Tuesday, October 23, 2012

Exposure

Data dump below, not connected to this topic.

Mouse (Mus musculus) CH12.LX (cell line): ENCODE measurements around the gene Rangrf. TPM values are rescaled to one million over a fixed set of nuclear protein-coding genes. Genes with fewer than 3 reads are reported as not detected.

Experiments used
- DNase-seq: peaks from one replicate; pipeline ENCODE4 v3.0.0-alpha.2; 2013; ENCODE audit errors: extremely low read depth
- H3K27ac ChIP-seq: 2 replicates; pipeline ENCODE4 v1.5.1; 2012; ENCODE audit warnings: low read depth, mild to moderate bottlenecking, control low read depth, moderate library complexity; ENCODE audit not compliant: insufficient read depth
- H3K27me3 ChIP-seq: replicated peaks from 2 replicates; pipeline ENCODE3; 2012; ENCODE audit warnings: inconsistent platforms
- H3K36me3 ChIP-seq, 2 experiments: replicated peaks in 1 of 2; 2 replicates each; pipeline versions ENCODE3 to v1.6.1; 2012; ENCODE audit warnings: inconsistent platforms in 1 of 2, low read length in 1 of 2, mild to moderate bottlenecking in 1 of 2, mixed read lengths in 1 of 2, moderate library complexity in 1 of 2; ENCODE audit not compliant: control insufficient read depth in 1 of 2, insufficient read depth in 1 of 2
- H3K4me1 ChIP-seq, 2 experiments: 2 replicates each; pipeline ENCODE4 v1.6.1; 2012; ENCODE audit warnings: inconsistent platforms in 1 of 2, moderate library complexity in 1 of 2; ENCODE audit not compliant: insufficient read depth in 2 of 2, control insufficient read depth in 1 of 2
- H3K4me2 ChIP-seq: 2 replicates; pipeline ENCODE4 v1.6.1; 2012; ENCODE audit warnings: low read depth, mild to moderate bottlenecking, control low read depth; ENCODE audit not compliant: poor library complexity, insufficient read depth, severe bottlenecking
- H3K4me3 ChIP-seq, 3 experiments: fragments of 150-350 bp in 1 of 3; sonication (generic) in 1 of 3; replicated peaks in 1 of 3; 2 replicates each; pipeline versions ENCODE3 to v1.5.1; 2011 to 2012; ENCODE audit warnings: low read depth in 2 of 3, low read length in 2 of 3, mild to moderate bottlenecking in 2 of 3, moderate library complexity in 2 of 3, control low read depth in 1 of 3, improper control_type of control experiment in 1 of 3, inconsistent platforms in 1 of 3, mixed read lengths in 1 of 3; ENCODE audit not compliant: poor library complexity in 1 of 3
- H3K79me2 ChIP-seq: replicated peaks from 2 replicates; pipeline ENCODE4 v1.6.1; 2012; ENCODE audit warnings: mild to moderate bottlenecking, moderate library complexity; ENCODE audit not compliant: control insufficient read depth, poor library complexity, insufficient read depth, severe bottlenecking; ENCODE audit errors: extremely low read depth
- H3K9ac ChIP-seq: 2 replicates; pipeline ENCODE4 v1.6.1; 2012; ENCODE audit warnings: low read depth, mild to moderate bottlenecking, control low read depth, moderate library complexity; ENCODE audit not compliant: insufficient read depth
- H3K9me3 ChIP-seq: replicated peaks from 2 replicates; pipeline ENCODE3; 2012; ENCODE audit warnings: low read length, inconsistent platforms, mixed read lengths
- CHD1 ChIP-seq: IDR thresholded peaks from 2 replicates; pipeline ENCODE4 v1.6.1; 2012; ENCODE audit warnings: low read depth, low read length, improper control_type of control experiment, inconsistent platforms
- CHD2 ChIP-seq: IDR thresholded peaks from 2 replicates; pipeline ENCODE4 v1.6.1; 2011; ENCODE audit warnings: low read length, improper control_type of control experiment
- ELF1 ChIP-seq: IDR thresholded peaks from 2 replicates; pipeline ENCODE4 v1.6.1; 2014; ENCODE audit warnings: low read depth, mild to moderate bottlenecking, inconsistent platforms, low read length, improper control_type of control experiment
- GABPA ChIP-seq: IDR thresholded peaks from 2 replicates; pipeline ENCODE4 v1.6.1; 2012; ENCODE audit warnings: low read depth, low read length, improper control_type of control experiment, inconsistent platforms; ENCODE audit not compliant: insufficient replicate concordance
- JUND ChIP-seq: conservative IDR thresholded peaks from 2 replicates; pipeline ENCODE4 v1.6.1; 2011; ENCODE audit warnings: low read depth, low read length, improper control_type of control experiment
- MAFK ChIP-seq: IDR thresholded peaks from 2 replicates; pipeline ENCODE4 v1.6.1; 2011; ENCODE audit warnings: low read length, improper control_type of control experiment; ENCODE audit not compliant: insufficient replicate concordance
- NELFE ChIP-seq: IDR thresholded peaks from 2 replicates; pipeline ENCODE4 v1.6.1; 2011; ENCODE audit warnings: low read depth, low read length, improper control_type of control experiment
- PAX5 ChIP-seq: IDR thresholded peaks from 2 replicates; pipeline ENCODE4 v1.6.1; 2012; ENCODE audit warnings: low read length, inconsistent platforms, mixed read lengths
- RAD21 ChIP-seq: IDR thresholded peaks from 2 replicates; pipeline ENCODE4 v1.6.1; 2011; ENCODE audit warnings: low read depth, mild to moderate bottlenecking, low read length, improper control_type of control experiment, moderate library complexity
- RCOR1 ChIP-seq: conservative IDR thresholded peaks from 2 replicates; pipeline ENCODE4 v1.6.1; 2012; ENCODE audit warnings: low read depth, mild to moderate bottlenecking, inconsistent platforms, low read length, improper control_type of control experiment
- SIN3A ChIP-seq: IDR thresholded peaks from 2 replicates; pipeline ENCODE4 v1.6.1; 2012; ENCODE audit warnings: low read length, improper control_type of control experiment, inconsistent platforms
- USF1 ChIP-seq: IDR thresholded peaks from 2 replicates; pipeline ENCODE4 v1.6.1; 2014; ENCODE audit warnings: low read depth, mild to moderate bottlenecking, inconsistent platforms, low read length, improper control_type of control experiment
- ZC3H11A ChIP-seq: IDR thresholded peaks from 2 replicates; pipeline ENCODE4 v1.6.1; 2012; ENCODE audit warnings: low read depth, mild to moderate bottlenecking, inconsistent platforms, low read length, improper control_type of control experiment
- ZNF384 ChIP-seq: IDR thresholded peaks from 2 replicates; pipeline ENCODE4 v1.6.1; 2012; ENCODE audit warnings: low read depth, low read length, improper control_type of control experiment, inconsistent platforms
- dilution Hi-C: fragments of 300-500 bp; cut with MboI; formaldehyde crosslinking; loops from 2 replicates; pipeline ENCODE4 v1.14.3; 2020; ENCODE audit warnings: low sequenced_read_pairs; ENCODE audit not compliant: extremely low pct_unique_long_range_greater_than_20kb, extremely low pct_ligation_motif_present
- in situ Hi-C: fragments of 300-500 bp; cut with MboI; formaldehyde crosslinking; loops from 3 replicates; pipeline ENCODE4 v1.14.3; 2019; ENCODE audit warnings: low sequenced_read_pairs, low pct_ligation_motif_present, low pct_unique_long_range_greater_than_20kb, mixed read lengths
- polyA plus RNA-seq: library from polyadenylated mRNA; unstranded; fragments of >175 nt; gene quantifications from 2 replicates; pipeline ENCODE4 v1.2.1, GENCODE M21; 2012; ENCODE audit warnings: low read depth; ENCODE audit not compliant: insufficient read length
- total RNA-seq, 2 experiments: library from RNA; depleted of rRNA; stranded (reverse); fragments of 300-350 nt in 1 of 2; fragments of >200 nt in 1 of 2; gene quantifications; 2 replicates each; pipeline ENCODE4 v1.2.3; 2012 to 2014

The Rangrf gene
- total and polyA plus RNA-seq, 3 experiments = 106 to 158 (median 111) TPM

Exposure I know her fears, the irrational terrors that lie deep within her third heart. Today I will exploit them to the full to test her will, to see if the steel is hardened enough so she can survive her ultimate test. She only knows that she is to meet me and to expect a night to pass before she returns to the real world. Today is a game day. I have told her to meet me on the bridge over the motorway at 8:30 in the evening. I will collect her at 9:00. She does not know that I will be deliberately late, leaving her alone and vulnerable standing in the middle of nowhere. Just a thin summer dress will cover her otherwise naked body, in flat court shoes, no makeup and with her hair tied back in a ponytail, open and inviting attention, vulnerable. I park up a little way from where she is waiting and where I can overlook the motorway bridge. I take the binoculars from the passenger seat and watch her. It is quite bright but the sun is almost on the horizon. I almost feel sorry for her but this is for her own good and sometimes one has to be cruel to be kind. I can see her on the bridge her hands clasped across the front of her. The drivers in the passing vehicles are watching her standing there all on her own for no apparent reason. Every now and then a trucker will sound his horn at her in appreciation. A car slows and pulls up. Katherine doesn’t know what car I will be driving. She hurries towards it. But recoils shaking her head furiously as she realises that it’s not me and the driver probably makes some lewd proposition. The car pulls away. Kathy is caught between a rock and a hard place she doesn’t want to stand by the roadside in case another car stops, but behind her over the pa****t below is the freeway which is abnormally full this evening. Some carefully placed road works have f***ed quite a few extra vehicles this way. That’s the thing about the scene. If you’re in it you get to know lots of people on the same wavelength who will help each other out. I watch for a while longer. She is almost frozen to the spot, just enduring the awful feeling of openness, not agoraphobia but the feeling that everybody is watching her. Silly really, but then what irrational fear isn’t? Time to go. Driving towards the bridge she is still there. As I approach I indicate and start to slow down. Her body language is torn between hope it’s me and fears in case it’s another John looking for a score. If she only knew this was just the start, another John would be considered preferable if it got her out of the rest of tonight’s events. I pull up a few meters short of her position and wait for her to come to me. She can’t see me through the tinted semi-silvered windows. Confused, upset and shaking slightly she comes to the passenger door. I don’t open it, she still can’t see in. She gathers what little nerve she has left and opens the door. Looking in she sees it’s me and virtually jumps in; slamming the door behind her. She sits as low in the seat as possible, a scrunched up little girl scared half witless. But she could have run and didn’t. I feel pride in my jewel. It’s easy to face something that doesn’t frighten you. But to face a terror however irrational takes courage. And my Kathy has never lacked courage. I pull away heading to The Show. Kathy has recovered her composure a little, her breathing is calmer and a little less ragged now the adrenaline has subsided to a trickle rather than a flood. She looks at me. “Where are we going?” she asks. “To a Jewellery show.” As an answer it is absolutely accurate but it conveys no useful information. Kathy accepts that I’ll tell her when it suits me, if I tell her at all. “Kathy. Take your dress and shoes off and put them in the glove compartment. Put on the collar and lead that are in there. Pick up the crop as well please; it’s on the back seat.” She meekly complies. The fine black leather collar fits perfectly. The name tag has an inscription on it. I don’t think she noticed what it s

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